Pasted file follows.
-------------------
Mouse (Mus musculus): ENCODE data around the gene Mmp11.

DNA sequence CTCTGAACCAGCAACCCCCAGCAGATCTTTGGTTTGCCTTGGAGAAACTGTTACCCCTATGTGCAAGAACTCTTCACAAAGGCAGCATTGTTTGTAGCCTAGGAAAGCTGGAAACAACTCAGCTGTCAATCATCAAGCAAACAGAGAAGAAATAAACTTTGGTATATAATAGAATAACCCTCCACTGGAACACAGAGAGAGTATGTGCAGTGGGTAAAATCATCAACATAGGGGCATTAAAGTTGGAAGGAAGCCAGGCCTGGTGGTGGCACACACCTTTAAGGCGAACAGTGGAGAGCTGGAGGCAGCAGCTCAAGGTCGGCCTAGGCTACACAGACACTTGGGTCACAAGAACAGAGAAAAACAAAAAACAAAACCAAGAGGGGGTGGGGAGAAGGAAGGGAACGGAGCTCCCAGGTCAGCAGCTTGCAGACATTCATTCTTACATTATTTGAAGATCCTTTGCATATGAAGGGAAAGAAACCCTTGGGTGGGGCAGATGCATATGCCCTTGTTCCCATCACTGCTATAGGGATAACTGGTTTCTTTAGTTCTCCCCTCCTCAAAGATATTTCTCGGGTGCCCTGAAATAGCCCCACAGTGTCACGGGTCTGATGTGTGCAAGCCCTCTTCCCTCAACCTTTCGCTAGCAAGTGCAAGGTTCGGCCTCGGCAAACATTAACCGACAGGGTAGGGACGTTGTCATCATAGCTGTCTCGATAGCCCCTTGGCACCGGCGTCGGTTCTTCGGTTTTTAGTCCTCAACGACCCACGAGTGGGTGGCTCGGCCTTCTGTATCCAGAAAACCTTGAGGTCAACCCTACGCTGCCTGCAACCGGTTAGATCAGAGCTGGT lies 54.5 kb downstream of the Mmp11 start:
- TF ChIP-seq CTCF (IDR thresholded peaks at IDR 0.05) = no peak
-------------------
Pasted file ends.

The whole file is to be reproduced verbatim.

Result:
Mouse (Mus musculus): ENCODE data around the gene Mmp11.

DNA sequence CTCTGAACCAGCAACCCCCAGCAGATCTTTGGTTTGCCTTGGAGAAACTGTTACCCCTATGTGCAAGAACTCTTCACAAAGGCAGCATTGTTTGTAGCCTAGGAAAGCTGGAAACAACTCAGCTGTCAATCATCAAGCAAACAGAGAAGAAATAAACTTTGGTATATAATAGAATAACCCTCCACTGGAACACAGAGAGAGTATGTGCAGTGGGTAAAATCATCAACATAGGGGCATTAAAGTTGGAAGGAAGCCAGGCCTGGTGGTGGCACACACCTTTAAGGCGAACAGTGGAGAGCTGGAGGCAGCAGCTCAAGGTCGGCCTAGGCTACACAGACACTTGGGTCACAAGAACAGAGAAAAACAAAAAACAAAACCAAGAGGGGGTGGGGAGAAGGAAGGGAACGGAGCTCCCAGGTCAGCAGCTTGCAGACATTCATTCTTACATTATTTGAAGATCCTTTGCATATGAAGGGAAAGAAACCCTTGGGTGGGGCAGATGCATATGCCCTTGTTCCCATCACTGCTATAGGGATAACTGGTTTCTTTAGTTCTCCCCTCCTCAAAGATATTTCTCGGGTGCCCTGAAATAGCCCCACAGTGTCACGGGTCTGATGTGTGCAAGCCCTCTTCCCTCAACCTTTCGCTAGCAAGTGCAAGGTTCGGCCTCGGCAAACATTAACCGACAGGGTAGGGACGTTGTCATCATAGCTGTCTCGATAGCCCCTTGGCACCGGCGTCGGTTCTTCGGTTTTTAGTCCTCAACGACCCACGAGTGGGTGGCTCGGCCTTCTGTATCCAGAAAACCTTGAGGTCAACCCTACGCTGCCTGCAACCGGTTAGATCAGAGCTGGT lies 54.5 kb downstream of the Mmp11 start:
- TF ChIP-seq CTCF (IDR thresholded peaks at IDR 0.05) = no peak